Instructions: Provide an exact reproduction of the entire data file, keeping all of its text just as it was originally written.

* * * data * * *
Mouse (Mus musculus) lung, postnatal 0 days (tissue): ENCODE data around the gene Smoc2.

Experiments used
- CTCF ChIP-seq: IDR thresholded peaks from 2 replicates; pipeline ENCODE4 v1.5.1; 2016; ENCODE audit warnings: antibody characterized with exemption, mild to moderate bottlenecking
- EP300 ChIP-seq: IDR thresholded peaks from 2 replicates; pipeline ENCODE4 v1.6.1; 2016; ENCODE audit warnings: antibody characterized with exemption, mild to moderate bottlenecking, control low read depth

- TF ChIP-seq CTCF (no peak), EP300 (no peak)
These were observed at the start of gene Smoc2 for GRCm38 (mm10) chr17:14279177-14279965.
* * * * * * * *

Mouse (Mus musculus) lung, postnatal 0 days (tissue): ENCODE data around the gene Smoc2.

Experiments used
- CTCF ChIP-seq: IDR thresholded peaks from 2 replicates; pipeline ENCODE4 v1.5.1; 2016; ENCODE audit warnings: antibody characterized with exemption, mild to moderate bottlenecking
- EP300 ChIP-seq: IDR thresholded peaks from 2 replicates; pipeline ENCODE4 v1.6.1; 2016; ENCODE audit warnings: antibody characterized with exemption, mild to moderate bottlenecking, control low read depth

- TF ChIP-seq CTCF (no peak), EP300 (no peak)
These were observed at the start of gene Smoc2 for GRCm38 (mm10) chr17:14279177-14279965.